Here's how Mr. Paul explained it following a question from Senator Samuel Carrion: "The PFA does not have the ability to separate itself from the government's credit rating the way it did in the late 1980s. So we're creating a special purpose financing corporation — you could call it PFA2 so that it has less of a mysterious name — simply to provide a way of securing the Matching Fund revenues in a way that you can do the best possible financing without the rating of the government being attached to it, and without being penalized for the fact that the government financial statements are not yet timely enough to allow a full public underwriting. So it's really a way of simply building public confidence so that you can do a better, lower-cost financing, and the lower the cost of financing, the more money we're able to direct to the GERS."
Mr. Paul also likened at least portion of the new agreement to the refinancing of a home to realize savings that the homeowner could use for other priorities.
If the government is successful on the bond market in its refinancing and restructuring bid, G.E.R.S. would receive $90 million in the first year, then $158 million for the following three years. The payments to the pension system average $131 million for the 30-year duration of the contract, with payments fluctuating between $82 million at its lowest and $158 million at the highest, according to a chart provided by the government, seen below.
The payments to G.E.R.S. will be made every September. Mr. Paul said the PFA would like to go to market early March. PFA Director of Administration and Finance, Nathan Simmonds told Ms. Frett-Gregory that there was "tremendous appetite" for Virgin Islands bonds, meaning he expects that the government will be successful in securing the refinancing and restructuring deal.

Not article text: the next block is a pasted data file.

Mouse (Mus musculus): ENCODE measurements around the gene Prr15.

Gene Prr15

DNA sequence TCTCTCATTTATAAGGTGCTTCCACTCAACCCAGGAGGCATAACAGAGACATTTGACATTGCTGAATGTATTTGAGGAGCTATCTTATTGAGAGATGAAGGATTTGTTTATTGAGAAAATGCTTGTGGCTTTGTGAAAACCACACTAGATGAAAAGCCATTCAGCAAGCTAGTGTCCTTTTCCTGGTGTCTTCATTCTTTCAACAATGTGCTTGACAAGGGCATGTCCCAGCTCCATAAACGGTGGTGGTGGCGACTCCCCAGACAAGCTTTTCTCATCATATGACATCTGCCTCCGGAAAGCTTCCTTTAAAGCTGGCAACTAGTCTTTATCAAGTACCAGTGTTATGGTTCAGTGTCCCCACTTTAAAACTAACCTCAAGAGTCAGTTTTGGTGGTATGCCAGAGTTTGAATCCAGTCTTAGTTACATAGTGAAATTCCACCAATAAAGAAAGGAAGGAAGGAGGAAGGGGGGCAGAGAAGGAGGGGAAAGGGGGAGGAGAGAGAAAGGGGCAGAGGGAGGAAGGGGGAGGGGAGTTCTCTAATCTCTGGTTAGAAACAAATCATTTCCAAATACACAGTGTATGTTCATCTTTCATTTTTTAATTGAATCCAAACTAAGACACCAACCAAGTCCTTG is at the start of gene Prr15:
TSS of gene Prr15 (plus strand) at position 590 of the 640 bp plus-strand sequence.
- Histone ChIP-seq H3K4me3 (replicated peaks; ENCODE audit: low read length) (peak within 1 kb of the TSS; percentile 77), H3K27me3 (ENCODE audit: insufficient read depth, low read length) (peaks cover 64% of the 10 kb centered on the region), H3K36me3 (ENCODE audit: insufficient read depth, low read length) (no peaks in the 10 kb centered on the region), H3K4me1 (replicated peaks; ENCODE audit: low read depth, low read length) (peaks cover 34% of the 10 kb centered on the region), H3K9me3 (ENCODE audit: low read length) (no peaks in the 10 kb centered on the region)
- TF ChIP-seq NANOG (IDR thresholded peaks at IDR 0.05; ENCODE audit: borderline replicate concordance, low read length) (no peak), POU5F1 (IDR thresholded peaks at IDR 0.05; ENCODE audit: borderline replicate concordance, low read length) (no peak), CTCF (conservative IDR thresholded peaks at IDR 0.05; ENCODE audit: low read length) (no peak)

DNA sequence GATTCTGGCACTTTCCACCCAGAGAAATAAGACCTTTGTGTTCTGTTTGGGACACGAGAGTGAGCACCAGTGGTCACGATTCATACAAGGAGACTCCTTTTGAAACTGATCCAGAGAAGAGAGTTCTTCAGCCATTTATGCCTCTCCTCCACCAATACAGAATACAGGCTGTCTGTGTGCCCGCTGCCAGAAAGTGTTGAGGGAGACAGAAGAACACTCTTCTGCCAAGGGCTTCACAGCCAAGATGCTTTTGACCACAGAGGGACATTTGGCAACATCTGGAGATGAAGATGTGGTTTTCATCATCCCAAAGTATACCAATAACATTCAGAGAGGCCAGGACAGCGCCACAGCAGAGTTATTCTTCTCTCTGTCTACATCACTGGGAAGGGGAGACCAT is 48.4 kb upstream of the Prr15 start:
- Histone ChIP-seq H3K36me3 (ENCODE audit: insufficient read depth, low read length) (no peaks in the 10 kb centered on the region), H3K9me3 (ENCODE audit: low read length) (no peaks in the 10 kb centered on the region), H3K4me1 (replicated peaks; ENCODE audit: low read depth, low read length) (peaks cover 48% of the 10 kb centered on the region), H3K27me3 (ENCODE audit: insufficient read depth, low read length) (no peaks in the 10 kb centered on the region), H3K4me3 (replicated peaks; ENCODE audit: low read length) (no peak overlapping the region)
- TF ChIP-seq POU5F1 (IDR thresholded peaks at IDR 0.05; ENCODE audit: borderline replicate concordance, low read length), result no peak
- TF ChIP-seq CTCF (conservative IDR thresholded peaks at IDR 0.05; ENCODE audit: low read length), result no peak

As part of the agreement, G.E.R.S. will dismiss its case against the government for the remaining $19 million that the pension system says it is owed for employee and employer contributions. However, the agreement does not address $4 billion in actuarially determined employer contribution, or ADEC, that G.E.R.S. also contends it is owed. Though G.E.R.S. stands to receive more than $4 billion in payments over the 30-year period as part of the new agreement, the pension system's administrator, Austin Nibbs, maintains that unless the funds are fully paid, the ADEC court matter would remain active.
Lawmakers praised the deal, among them Sen. Novelle Francis who said, "All ye that labor and a heavy laden, rest assured that there's help on the way."
Ms. Frett-Gregory stated, "The time is always right to do the right thing, and while this may not be perfect for some of us, it is important that you recognize that if you wait for perfect nothing will get done. The retirees and future retirees of the Virgin Islands can sleep easy tonight."
Senator Kurt Vialet thanked his colleagues for their support of the legislation, and spoke of a number of important items in the bill that he said came from the Senate — including $40 million from the IRMF to G.E.R.S. that was once allocated to the general fund of the local government. "So I don't want for this body to not recognize their contribution to this measure that we have before us today," he said.
He added, "So the narrative can be what it wants, but at the end of the day the true narrative is that the 34th Legislature put a lot of time and effort to make this a reality, and as a result of the previous rejection, we are now here to discuss a 30-year annual funding to the Government Employees' Retirement System," Mr. Vialet concluded.